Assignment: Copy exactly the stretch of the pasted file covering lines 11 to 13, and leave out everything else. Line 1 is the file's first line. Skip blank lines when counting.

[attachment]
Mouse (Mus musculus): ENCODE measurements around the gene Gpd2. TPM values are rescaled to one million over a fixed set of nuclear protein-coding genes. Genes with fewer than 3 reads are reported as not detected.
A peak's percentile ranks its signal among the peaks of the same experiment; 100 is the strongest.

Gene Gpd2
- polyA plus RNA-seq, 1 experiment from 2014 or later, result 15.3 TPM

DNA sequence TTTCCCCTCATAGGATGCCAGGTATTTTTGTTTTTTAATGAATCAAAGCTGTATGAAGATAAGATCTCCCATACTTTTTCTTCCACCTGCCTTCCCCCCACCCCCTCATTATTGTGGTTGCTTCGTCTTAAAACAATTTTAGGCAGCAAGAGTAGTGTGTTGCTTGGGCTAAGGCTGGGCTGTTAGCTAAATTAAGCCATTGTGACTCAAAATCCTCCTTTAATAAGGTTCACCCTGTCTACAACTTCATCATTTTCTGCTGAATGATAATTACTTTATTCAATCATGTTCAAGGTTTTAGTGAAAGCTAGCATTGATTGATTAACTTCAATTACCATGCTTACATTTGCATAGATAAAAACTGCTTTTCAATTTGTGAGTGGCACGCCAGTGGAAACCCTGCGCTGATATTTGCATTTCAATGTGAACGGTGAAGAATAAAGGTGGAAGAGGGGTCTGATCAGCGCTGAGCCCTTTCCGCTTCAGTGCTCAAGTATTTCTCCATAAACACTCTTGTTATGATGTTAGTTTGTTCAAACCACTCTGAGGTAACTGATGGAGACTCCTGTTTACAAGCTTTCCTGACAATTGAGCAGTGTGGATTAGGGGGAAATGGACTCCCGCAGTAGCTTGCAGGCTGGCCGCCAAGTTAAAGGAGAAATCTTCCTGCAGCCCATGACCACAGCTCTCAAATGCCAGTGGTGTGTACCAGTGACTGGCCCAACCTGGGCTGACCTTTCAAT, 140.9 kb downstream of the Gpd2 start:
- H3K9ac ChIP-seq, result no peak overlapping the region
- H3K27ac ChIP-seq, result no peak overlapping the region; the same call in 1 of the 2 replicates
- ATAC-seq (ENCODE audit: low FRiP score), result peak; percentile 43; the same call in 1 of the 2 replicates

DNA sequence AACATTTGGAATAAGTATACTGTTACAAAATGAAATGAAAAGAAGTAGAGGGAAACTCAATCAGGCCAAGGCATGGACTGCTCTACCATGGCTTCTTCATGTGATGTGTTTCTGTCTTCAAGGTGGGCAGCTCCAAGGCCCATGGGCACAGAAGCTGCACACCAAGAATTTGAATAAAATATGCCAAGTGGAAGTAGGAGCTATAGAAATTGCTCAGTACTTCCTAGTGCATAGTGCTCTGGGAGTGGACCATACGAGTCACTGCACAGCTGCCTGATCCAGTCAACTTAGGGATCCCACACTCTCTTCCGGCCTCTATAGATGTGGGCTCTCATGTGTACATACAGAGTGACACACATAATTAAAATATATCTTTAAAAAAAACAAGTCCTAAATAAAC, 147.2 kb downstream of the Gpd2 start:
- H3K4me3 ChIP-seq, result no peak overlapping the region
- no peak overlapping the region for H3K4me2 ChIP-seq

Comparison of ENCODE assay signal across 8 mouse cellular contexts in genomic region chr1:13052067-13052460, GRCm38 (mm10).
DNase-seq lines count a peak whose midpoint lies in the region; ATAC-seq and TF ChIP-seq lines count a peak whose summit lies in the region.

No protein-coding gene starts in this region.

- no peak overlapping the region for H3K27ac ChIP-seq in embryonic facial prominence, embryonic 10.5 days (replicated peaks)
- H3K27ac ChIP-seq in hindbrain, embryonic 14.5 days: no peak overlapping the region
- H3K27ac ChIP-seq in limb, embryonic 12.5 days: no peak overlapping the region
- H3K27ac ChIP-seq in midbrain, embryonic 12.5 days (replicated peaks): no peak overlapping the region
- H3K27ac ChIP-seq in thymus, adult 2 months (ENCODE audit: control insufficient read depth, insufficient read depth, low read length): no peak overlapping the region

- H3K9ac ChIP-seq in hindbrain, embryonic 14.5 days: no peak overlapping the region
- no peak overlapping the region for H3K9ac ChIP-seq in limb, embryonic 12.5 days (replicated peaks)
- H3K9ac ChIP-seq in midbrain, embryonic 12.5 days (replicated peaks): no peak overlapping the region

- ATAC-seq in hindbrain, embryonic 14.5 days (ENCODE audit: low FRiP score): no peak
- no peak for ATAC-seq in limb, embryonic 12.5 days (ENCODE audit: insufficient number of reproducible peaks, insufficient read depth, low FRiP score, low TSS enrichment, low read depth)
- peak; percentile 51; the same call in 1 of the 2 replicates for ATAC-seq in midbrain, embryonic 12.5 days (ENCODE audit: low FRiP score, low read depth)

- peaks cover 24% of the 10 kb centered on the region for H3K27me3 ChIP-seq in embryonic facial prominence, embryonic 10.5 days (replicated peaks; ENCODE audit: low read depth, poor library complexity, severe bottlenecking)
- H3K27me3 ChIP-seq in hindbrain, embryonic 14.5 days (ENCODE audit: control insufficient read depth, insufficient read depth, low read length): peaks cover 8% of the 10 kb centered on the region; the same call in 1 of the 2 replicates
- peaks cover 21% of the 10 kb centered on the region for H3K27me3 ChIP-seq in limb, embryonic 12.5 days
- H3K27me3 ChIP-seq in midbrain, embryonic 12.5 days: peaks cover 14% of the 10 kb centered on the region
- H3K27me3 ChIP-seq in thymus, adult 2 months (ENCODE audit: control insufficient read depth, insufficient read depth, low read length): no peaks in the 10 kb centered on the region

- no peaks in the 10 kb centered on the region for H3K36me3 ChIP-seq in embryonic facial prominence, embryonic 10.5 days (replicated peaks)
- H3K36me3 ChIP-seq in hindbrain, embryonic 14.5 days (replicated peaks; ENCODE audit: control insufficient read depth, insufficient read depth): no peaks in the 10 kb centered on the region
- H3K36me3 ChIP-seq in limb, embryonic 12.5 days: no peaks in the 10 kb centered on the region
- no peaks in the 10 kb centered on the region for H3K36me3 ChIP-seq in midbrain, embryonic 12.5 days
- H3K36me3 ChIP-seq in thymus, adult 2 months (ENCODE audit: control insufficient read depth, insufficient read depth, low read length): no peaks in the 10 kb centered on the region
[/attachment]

- no peak overlapping the region for H3K4me2 ChIP-seq

Comparison of ENCODE assay signal across 8 mouse cellular contexts in genomic region chr1:13052067-13052460, GRCm38 (mm10).
DNase-seq lines count a peak whose midpoint lies in the region; ATAC-seq and TF ChIP-seq lines count a peak whose summit lies in the region.